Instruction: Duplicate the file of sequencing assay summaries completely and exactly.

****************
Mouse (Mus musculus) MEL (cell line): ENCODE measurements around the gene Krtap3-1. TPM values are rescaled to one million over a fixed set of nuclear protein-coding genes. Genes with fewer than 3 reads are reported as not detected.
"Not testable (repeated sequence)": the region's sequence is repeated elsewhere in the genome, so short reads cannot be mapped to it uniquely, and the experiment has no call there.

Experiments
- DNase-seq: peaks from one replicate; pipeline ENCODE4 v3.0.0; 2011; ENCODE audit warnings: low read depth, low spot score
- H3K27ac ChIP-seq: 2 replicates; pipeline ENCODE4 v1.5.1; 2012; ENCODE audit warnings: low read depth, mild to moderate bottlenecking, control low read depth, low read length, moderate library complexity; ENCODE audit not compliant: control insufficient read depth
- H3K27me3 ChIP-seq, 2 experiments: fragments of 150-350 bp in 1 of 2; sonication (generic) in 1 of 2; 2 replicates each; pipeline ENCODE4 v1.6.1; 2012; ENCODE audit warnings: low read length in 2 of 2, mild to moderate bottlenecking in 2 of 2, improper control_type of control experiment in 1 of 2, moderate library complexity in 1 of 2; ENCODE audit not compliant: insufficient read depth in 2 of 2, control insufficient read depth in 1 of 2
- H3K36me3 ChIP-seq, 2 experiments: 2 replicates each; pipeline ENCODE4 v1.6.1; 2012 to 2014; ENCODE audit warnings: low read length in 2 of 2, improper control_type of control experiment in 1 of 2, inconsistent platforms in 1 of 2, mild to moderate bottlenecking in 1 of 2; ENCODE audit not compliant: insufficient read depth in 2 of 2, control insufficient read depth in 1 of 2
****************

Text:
Mouse (Mus musculus) MEL (cell line): ENCODE measurements around the gene Krtap3-1. TPM values are rescaled to one million over a fixed set of nuclear protein-coding genes. Genes with fewer than 3 reads are reported as not detected.
"Not testable (repeated sequence)": the region's sequence is repeated elsewhere in the genome, so short reads cannot be mapped to it uniquely, and the experiment has no call there.

Experiments
- DNase-seq: peaks from one replicate; pipeline ENCODE4 v3.0.0; 2011; ENCODE audit warnings: low read depth, low spot score
- H3K27ac ChIP-seq: 2 replicates; pipeline ENCODE4 v1.5.1; 2012; ENCODE audit warnings: low read depth, mild to moderate bottlenecking, control low read depth, low read length, moderate library complexity; ENCODE audit not compliant: control insufficient read depth
- H3K27me3 ChIP-seq, 2 experiments: fragments of 150-350 bp in 1 of 2; sonication (generic) in 1 of 2; 2 replicates each; pipeline ENCODE4 v1.6.1; 2012; ENCODE audit warnings: low read length in 2 of 2, mild to moderate bottlenecking in 2 of 2, improper control_type of control experiment in 1 of 2, moderate library complexity in 1 of 2; ENCODE audit not compliant: insufficient read depth in 2 of 2, control insufficient read depth in 1 of 2
- H3K36me3 ChIP-seq, 2 experiments: 2 replicates each; pipeline ENCODE4 v1.6.1; 2012 to 2014; ENCODE audit warnings: low read length in 2 of 2, improper control_type of control experiment in 1 of 2, inconsistent platforms in 1 of 2, mild to moderate bottlenecking in 1 of 2; ENCODE audit not compliant: insufficient read depth in 2 of 2, control insufficient read depth in 1 of 2